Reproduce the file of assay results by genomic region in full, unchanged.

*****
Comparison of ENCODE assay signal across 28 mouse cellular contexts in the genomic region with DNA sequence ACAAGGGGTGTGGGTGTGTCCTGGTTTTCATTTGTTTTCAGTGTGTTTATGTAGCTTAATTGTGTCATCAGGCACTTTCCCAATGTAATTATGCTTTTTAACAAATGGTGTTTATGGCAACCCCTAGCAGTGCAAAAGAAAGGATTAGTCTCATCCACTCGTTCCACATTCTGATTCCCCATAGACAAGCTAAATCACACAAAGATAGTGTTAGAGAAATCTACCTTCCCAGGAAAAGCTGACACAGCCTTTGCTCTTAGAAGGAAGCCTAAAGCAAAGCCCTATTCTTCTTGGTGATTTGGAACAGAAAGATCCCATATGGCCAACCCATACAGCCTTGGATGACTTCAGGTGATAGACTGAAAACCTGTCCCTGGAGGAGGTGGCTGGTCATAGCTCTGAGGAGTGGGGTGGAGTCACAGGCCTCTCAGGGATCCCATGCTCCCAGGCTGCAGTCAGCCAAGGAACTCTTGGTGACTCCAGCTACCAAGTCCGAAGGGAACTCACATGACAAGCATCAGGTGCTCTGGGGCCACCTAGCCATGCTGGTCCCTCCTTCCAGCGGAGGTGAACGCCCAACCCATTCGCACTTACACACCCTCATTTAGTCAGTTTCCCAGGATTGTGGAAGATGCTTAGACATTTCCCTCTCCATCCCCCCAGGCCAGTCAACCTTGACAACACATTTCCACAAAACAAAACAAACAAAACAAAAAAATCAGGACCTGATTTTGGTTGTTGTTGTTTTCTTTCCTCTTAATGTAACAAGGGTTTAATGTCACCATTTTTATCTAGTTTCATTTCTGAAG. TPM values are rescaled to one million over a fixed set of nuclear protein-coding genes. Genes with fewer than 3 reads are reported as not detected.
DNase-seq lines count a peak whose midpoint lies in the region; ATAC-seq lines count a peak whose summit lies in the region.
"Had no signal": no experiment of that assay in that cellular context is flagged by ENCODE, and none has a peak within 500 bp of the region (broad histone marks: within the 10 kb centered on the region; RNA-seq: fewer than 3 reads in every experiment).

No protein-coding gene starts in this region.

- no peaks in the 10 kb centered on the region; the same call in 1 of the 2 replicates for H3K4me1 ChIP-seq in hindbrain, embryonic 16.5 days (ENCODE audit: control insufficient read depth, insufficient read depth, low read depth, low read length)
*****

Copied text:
Comparison of ENCODE assay signal across 28 mouse cellular contexts in the genomic region with DNA sequence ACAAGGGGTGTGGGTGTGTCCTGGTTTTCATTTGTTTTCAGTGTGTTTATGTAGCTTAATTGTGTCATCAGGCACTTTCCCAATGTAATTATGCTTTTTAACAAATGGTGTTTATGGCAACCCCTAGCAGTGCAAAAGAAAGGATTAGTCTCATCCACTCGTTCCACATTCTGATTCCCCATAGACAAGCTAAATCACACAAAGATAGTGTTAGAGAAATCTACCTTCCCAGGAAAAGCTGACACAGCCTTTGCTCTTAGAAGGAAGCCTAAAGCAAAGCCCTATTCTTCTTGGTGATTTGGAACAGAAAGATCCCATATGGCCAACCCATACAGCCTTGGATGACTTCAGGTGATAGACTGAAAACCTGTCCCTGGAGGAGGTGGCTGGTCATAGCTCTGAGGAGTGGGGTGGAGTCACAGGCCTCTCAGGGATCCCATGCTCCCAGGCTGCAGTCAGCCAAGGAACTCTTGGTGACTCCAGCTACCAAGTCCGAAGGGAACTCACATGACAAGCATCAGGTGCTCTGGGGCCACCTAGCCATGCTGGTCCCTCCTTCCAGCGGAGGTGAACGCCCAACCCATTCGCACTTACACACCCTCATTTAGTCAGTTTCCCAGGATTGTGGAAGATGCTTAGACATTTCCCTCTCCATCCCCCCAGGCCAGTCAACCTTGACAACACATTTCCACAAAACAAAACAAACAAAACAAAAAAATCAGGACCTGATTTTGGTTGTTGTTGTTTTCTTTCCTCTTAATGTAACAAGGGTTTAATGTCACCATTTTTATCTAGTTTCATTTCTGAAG. TPM values are rescaled to one million over a fixed set of nuclear protein-coding genes. Genes with fewer than 3 reads are reported as not detected.
DNase-seq lines count a peak whose midpoint lies in the region; ATAC-seq lines count a peak whose summit lies in the region.
"Had no signal": no experiment of that assay in that cellular context is flagged by ENCODE, and none has a peak within 500 bp of the region (broad histone marks: within the 10 kb centered on the region; RNA-seq: fewer than 3 reads in every experiment).

No protein-coding gene starts in this region.

- no peaks in the 10 kb centered on the region; the same call in 1 of the 2 replicates for H3K4me1 ChIP-seq in hindbrain, embryonic 16.5 days (ENCODE audit: control insufficient read depth, insufficient read depth, low read depth, low read length)